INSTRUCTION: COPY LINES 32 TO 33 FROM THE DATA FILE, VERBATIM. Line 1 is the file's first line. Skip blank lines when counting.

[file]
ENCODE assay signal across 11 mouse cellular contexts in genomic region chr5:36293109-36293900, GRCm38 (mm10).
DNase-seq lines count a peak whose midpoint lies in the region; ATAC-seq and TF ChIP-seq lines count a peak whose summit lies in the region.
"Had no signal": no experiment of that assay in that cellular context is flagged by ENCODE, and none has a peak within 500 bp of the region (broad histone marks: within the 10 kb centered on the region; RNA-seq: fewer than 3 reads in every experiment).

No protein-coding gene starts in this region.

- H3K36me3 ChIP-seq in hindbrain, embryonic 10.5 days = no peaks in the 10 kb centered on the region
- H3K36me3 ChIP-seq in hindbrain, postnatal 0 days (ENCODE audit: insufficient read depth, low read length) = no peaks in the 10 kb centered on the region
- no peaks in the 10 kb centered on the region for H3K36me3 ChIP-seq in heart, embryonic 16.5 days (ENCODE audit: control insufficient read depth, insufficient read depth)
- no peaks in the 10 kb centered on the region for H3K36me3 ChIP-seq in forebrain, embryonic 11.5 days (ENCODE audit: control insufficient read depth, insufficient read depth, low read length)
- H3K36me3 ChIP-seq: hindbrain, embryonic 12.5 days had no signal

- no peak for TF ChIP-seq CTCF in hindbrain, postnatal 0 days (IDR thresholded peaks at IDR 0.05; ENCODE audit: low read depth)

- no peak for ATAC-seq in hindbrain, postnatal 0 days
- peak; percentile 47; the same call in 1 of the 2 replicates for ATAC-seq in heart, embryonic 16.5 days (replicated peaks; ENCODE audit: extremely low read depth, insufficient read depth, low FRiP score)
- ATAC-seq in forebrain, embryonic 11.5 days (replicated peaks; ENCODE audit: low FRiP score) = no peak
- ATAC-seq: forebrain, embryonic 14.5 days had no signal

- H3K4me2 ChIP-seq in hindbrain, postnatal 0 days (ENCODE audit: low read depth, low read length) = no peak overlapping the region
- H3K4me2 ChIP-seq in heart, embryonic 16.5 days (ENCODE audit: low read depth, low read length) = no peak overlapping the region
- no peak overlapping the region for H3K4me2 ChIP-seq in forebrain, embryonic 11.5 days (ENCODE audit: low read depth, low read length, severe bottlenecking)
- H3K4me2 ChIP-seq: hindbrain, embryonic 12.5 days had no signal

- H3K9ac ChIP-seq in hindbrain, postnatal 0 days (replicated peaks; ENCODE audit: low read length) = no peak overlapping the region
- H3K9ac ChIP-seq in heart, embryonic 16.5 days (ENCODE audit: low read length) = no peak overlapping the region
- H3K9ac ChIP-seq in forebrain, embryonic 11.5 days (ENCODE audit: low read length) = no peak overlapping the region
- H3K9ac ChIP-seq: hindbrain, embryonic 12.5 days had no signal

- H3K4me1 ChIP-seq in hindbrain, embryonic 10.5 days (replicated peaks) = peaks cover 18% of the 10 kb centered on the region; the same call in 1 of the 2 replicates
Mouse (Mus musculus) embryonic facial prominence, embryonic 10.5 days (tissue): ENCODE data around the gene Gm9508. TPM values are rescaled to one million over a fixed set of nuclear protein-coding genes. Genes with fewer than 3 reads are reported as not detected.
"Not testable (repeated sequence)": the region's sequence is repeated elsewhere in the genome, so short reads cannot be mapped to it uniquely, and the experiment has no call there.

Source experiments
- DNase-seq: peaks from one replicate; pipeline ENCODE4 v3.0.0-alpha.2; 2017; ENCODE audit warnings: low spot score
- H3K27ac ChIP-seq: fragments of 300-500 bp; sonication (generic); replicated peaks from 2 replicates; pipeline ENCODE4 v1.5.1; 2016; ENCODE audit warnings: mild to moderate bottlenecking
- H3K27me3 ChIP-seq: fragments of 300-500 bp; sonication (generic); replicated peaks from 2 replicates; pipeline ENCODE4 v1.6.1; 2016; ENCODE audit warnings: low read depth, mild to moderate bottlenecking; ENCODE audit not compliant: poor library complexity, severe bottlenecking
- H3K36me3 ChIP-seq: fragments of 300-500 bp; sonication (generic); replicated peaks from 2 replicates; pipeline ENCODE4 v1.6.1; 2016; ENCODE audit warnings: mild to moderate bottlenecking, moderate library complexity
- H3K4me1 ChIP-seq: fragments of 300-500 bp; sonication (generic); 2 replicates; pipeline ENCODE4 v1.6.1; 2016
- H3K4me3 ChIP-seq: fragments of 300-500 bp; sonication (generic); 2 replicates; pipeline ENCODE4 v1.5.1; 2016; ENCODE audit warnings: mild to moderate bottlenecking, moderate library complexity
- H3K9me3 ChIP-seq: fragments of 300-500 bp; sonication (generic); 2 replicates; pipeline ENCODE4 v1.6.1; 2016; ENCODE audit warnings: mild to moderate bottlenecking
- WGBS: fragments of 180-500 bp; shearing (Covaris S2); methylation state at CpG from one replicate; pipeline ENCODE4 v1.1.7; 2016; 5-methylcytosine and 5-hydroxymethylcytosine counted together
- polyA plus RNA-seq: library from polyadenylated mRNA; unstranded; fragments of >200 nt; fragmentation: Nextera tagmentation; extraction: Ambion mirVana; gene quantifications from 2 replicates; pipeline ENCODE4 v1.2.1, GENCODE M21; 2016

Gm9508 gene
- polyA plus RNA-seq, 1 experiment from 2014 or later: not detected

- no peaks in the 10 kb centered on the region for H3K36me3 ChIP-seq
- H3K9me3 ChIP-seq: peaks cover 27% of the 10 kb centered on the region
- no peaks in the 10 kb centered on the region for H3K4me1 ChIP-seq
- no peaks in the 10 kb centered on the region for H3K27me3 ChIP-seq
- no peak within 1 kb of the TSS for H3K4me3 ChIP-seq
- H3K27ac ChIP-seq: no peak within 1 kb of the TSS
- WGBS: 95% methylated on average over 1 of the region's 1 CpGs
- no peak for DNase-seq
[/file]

- H3K4me3 ChIP-seq: fragments of 300-500 bp; sonication (generic); 2 replicates; pipeline ENCODE4 v1.5.1; 2016; ENCODE audit warnings: mild to moderate bottlenecking, moderate library complexity
- H3K9me3 ChIP-seq: fragments of 300-500 bp; sonication (generic); 2 replicates; pipeline ENCODE4 v1.6.1; 2016; ENCODE audit warnings: mild to moderate bottlenecking